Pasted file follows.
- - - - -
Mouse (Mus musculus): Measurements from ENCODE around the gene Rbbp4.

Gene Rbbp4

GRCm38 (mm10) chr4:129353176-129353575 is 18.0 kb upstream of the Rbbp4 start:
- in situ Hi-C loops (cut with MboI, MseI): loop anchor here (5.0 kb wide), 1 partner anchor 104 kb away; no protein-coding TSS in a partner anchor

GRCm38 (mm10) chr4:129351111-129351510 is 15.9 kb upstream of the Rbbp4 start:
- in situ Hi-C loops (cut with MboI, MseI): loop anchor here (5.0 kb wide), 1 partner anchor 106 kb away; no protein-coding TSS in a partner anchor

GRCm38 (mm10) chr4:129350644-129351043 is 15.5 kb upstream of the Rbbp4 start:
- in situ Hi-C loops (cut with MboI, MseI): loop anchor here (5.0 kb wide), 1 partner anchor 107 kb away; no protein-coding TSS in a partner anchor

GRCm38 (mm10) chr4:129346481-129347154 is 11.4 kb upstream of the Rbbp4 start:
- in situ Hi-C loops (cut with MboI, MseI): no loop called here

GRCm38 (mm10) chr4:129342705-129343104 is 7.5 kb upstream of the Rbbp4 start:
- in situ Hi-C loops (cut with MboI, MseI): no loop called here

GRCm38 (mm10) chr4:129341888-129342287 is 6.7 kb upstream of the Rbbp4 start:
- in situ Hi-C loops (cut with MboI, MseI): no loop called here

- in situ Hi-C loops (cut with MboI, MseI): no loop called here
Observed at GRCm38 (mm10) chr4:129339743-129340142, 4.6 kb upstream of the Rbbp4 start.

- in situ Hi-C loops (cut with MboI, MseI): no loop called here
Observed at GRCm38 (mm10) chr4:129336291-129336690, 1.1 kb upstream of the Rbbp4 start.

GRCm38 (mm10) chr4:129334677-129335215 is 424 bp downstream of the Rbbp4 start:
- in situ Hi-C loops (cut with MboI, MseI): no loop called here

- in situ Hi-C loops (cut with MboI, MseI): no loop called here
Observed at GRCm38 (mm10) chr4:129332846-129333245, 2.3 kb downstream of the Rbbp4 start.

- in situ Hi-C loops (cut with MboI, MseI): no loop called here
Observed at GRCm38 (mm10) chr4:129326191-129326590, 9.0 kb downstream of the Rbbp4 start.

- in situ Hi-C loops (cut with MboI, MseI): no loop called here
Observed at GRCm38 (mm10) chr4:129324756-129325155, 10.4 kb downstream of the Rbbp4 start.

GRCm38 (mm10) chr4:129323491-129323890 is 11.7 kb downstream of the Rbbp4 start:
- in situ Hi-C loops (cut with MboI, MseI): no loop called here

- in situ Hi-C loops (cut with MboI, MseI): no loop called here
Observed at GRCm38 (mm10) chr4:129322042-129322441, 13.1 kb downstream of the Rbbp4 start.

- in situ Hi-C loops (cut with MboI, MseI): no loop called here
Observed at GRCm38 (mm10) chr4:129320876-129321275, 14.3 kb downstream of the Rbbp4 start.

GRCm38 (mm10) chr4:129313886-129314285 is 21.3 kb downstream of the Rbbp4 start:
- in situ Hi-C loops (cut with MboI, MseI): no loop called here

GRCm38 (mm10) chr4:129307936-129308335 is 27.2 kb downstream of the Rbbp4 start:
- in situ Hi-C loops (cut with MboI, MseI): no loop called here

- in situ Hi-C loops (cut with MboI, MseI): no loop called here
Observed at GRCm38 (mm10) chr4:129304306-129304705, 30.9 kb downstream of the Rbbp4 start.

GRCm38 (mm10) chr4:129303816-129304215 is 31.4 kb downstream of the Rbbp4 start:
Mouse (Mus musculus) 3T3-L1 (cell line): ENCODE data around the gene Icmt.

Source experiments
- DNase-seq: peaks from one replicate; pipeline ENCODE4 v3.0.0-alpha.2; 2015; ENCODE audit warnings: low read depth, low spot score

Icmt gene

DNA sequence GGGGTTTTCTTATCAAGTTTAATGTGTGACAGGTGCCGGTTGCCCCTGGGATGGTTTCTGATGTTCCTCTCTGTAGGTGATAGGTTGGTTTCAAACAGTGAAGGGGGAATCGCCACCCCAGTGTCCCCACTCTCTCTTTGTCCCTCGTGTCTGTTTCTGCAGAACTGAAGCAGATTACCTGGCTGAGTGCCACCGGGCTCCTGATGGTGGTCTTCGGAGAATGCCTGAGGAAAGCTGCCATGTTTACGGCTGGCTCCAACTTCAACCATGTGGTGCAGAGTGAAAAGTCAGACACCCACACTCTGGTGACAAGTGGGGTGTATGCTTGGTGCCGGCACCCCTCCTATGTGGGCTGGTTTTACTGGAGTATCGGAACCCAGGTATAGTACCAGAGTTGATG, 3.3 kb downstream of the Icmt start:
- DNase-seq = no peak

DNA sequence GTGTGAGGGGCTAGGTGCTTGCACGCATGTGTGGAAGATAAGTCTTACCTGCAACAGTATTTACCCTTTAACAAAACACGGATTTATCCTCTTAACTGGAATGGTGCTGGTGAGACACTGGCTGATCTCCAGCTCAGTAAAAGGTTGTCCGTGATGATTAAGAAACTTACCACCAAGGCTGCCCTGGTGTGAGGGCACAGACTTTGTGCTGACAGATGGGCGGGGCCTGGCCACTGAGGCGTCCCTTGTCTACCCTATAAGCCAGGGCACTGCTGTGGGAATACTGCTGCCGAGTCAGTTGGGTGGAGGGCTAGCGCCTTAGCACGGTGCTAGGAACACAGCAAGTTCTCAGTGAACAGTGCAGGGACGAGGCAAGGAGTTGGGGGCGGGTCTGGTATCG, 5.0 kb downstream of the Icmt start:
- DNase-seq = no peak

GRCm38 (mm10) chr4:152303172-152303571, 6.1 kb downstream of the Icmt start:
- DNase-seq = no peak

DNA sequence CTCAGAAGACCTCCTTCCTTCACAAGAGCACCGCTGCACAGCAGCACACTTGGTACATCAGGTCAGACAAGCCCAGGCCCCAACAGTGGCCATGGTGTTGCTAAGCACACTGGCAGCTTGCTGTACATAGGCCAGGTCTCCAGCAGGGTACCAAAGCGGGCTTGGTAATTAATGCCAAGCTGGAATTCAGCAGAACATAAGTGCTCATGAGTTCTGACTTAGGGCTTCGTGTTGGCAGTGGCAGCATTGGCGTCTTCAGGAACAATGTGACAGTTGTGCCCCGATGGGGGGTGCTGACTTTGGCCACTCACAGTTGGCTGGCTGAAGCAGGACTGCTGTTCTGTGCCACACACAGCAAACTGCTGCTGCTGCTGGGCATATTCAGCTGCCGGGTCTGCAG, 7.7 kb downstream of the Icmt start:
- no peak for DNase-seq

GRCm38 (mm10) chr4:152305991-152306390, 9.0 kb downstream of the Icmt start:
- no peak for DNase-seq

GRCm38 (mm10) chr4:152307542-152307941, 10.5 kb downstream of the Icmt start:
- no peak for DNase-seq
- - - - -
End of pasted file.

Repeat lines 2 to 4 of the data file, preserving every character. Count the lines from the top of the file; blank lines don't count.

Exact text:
Gene Rbbp4

GRCm38 (mm10) chr4:129353176-129353575 is 18.0 kb upstream of the Rbbp4 start:
- in situ Hi-C loops (cut with MboI, MseI): loop anchor here (5.0 kb wide), 1 partner anchor 104 kb away; no protein-coding TSS in a partner anchor